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Innocent Remarks May be Evidence of Discrimination Depending on the Context

In Ash v. Tyson Foods, Inc., +546 U.S. 454 (2006), the United States Supreme Court addressed whether the use of otherwise innocent words, standing alone, can be discriminatory based on the context in which they are used.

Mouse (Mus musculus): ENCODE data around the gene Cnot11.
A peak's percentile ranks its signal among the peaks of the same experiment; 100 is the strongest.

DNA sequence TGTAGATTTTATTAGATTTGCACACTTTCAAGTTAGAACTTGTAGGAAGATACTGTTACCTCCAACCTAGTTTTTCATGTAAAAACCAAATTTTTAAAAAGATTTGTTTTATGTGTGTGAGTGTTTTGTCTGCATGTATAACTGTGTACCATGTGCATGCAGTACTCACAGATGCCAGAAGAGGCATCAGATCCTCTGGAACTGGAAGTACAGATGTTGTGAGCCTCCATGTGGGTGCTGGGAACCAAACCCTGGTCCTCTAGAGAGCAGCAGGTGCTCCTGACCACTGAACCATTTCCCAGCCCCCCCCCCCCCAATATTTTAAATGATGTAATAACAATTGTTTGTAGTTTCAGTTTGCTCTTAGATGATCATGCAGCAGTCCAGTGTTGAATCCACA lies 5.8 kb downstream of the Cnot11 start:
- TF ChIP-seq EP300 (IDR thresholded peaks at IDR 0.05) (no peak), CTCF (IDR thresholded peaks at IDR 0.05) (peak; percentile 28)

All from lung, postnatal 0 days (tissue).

Title VII of the Civil Rights Act of 1964 (Title VII) prohibits employers from discriminating against employees based on race. +42 U.S.C. § 2000e-2.

In this case, the Supreme Court held that the use of the word boy when used by a white supervisor to refer to black subordinates, without further qualification or modification, can constitute evidence of discrimination under Title VII.